In support of Mumia Abu-Jamal
National Governors’ Association conference in Burlington, VT (1995)
People were protesting the Contract on America and the potential execution of Mumia Abu-Jamal, an award-winning journalist and political prisoner. Militant protests spanned five days. (1995)
Graffiti at National Governors’ Association conference in Burlington, VT. The graffiti was spray-painted all over the Ethan Allen homestead garage
Stopping herbicide spraying in Vermont
Anti-herbicide spraying protest at the VT state capitol in Montpelier (1995)
Leading the march is Marsha Burnett, an activist and one of the longest survivors of HIV-AIDS at that time.
In August of 1995, VT’s Department of Agriculture granted a permit to Boise Cascade paper company to aerially spray applications of Monsanto’s glyphosate-based herbicide “RoundUp” on their forestland. Champion International, then the largest landholder in VT, also wanted to spray the herbicide.
The Eastern North American office of the Native Forest Network declared that chemical warfare has been declare on VT forests.
Abenaki testifies against herbicide spraying in VT (1996)
Public forums were held throughout the state. The overwhelming majority of people were against the spraying. At one point, angry protesters disrupted the full body of the Forest Resources Advisory Council (FRAC). FRAC was appointed by Governor Howard Dean to make a recommendation on the spray or no spray decision.
Monsanto PR man at herbicide spraying public forum (1996)
During the public forums, industry consistently said the herbicide was less harmful to humans than salt, coffee, or aspirins. They had clearly never read the warning label.
After a long struggle that included direct action and organizing the public, Vermont was forced to declare a moratorium on the spraying. It became a de facto ban and Champion International and Boise Cascade sold their VT holdings and left the state.
Protesters disrupt Biotechnology Center dedication at the University of VT (1993)
After an Earth First! northeast regional rendezvous, EF!ers, anarchists, and members of the Vermont Biotechnology Working Group stormed the ribbon-cutting dedication of the Stafford Center, the University of Vermont’s new biotechnology building. The “luminaries” who were outside consecrating the center were chased inside another building where the dedication finally took place, much to the chagrin of of the assembled dignitaries and government officials (including VT Senator Leahy and VT Lt. Gov. Snelling).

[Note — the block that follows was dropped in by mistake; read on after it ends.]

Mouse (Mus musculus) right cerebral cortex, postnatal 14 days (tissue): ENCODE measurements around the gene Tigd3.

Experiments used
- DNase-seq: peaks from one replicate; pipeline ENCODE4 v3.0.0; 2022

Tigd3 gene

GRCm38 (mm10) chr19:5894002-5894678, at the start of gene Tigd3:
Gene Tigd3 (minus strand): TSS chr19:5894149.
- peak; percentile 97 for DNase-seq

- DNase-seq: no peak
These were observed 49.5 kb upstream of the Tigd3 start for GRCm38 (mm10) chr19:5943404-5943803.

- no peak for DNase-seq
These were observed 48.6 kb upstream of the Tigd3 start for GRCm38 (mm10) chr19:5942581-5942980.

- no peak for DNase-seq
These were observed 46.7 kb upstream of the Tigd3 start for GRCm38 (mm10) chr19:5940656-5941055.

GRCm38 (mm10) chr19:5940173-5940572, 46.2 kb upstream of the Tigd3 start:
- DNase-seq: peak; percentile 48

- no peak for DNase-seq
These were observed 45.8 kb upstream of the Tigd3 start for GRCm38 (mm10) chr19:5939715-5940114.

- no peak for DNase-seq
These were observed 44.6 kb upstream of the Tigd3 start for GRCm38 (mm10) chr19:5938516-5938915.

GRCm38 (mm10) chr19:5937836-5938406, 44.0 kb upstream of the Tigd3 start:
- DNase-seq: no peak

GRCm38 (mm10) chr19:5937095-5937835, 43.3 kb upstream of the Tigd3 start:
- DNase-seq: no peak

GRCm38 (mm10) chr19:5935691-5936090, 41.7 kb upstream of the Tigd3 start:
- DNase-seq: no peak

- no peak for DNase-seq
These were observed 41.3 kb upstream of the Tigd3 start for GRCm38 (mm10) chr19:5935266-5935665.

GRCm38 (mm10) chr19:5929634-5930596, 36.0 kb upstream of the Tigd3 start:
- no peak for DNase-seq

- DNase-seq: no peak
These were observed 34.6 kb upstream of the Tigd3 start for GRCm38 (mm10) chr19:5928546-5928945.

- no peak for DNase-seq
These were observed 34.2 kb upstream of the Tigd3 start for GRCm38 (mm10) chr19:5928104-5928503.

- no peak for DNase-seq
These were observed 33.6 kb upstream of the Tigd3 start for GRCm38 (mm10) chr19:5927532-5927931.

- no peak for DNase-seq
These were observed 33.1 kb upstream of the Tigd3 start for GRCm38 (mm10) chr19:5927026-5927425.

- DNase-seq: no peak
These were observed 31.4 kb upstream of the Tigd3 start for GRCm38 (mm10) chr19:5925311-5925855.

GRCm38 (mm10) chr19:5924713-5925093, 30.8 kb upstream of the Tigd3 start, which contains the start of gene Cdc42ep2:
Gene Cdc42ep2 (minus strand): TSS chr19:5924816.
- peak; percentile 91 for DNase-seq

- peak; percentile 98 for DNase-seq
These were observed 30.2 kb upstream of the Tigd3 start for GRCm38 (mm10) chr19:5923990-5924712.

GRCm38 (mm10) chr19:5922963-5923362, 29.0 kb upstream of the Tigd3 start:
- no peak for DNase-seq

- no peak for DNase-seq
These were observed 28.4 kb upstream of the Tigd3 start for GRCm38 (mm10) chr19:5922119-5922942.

The protesters did not leave and when the “in-exile benediction” ended, police had to link arms to provide the dignitaries and government officials an exit.
The University of Vermont has a dark past when it comes to association with people trying to manipulate genetics.
From The New Atlantis:
Henry F. Perkins, a zoology professor at the University of Vermont and sometime-president of the American Eugenics Society, was head of his state’s efforts to “improve” the population, overseeing a major genealogical study begun in 1927. In conjunction with various aid societies and social work groups, Perkins masterminded the Eugenics Survey, a project seeking to ferret out Vermont families of medical or social concern and recommend them for sterilization…
The Nazis’ debt to a great body of American eugenics theory is well known, and was only embarrassing to the Americans after the fact. Psychologist Henry Herbert Goddard prophesied as much in an eerie 1934 letter to H. F. Perkins:
We have carried on for several years and what have we accomplished? It was good fun as long as we could afford it, but now it is a different matter. If Hitler succeeds in his wholesale sterilization, it will be a demonstration that will carry eugenics farther than a hundred Eugenics Societies could. If he makes a fiasco of it, it will set the movement back where a hundred eugenic societies can never resurrect it.
All photographs are copyrighted by Langelle Photography (2014), all rights reserved. No photo can be used without the consent of Langelle Photography. See Publishing and Acquisition Information.
Why Copyright? One of the reasons I copyright my photographs is to track where these photos are being used in order to monitor the impact of my work and evaluate the effectiveness of Langelle Photography, a nonprofit organization.